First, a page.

The Italian president also made reference to the economic crisis hitting his country, saying that the exit from the crisis would be more decisive if a common action for the revival of the economic growth and for creating new jobs is put in place and implemented.

Napolitano recalled the traditional values of peace and solidarity of the EU and said that together with the other member states, Italy would work under its presidency to spread those values in a globalised world.

Poland: 'Enormous amount of EU money'

The Polish president, Bronisław Komorowski, also made reference to EU funds in his New Year Address, stressing the “positive effects” of his country’s EU membership and “the enormous amount of money” that it secured for the 2014-2020 budget period.

Indeed, Poland is by far the biggest recipient of cohesion funds, with €72.5 billion. The country in second place, Italy, will receive €29.2 billion.

According to Komorowski, the achievement of the Polish negotiators is a great opportunity to speed up the development of the whole country as well as the individual counties or cities.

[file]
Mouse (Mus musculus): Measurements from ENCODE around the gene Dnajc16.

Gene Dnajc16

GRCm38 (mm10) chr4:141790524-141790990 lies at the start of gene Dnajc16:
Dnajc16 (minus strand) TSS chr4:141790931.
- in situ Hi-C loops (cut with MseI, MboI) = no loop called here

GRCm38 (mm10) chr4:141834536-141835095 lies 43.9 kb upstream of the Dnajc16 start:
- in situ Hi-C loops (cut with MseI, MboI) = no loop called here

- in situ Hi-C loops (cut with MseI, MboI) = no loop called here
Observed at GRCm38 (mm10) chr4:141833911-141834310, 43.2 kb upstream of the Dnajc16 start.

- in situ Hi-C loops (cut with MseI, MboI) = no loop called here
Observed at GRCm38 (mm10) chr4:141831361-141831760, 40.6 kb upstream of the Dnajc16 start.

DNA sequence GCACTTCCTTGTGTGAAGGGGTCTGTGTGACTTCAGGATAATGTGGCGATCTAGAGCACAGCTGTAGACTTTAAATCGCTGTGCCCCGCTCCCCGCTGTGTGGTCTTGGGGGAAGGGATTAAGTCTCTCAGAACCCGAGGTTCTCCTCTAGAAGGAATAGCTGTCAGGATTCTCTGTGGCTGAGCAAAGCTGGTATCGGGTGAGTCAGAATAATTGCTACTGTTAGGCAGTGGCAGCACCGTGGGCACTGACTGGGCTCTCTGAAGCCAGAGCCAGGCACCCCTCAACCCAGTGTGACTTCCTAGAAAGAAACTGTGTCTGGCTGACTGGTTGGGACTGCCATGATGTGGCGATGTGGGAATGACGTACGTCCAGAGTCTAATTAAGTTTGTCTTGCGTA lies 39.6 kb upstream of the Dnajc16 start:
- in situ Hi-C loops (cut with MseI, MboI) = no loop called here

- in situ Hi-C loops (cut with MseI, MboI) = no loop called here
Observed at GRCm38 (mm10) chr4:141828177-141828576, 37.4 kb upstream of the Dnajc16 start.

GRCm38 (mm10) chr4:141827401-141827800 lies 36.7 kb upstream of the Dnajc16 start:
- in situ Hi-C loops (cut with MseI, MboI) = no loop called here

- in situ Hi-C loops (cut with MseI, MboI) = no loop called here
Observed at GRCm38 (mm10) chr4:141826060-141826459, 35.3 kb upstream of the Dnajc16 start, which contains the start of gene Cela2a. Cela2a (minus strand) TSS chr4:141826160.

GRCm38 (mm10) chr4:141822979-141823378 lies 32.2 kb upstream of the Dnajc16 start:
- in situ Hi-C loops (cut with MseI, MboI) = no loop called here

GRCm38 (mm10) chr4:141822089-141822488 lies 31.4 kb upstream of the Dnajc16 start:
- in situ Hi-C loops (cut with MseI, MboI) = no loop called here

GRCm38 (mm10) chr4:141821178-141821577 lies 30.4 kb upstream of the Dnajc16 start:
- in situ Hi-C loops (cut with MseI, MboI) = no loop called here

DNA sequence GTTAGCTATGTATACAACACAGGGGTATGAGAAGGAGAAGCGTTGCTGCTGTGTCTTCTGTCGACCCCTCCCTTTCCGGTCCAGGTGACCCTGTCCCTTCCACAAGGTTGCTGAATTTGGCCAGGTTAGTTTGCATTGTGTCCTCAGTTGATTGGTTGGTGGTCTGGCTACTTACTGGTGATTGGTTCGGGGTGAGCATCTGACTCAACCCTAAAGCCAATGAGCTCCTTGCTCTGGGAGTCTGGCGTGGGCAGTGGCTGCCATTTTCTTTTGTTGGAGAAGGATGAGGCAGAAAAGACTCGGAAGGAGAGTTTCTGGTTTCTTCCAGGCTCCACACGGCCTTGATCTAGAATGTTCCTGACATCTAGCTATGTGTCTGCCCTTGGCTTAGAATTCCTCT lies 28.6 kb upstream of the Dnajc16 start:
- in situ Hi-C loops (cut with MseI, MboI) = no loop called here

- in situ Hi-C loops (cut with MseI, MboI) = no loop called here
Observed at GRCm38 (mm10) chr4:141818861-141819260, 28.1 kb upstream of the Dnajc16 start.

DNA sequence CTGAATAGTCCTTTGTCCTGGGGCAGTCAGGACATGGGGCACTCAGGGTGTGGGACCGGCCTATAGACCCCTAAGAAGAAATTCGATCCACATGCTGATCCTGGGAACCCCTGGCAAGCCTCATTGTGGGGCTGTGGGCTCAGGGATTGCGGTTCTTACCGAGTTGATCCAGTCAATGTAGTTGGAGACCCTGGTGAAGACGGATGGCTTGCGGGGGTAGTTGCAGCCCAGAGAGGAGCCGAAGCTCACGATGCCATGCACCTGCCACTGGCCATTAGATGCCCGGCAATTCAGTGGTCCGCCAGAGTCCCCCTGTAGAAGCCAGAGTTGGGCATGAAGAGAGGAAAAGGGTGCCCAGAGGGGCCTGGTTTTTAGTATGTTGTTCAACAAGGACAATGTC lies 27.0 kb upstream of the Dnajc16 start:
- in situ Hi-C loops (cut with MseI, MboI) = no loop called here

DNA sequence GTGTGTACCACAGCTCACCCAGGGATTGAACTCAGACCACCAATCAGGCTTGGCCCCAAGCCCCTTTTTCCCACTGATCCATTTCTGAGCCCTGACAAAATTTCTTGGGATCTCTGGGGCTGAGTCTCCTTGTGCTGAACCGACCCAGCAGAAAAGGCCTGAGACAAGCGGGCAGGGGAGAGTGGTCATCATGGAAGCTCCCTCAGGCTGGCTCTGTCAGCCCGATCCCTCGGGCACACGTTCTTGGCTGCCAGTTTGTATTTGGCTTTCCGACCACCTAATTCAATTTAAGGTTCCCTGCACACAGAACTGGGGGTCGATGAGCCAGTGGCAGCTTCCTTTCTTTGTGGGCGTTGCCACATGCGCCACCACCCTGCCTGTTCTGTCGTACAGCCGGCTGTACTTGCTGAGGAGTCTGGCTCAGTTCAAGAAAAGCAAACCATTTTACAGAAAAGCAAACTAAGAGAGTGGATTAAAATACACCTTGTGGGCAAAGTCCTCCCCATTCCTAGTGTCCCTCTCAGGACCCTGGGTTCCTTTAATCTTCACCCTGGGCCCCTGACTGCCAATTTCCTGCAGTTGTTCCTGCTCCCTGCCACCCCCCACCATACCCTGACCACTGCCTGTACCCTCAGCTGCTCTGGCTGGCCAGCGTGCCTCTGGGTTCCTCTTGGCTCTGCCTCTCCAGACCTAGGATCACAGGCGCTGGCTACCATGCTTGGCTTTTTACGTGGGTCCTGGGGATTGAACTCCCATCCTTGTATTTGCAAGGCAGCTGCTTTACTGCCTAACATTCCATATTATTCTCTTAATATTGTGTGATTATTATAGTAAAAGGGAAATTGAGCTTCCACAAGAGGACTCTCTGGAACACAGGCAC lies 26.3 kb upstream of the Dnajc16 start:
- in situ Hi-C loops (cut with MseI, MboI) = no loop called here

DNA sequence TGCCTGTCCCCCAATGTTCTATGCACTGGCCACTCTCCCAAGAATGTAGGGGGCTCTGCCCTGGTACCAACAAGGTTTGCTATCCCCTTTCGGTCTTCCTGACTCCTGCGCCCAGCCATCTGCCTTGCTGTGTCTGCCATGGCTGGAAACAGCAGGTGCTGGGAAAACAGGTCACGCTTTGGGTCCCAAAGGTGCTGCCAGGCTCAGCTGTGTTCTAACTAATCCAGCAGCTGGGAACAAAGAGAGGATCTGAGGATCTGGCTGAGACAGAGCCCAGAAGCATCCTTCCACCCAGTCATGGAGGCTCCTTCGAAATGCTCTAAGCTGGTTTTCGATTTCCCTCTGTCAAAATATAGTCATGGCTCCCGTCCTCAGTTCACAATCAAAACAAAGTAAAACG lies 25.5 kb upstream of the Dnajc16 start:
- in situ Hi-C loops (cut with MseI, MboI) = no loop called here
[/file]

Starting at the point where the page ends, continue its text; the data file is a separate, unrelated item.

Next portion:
"These resources are an opportunity for all of us – political views and leanings notwithstanding. And it depends on everybody to spend them wisely! […]”, he said (see full text and video)

Britain: Jesus and the Prophet

Not all leaders refer to the EU in their messages. The Christmas message by UK Prime Minister David Cameron made no mention of Brussels, but spoke of Jesus Christ, Prophet Isaiah and Pope Francis.

Slovakia: Celebrating EU accession anniversary

Slovakia’s President Ivan Gašparovič hardly mentioned the EU in his New Year speech, besides the fact that 2014 will mark the 10th anniversary of his country joining the EU.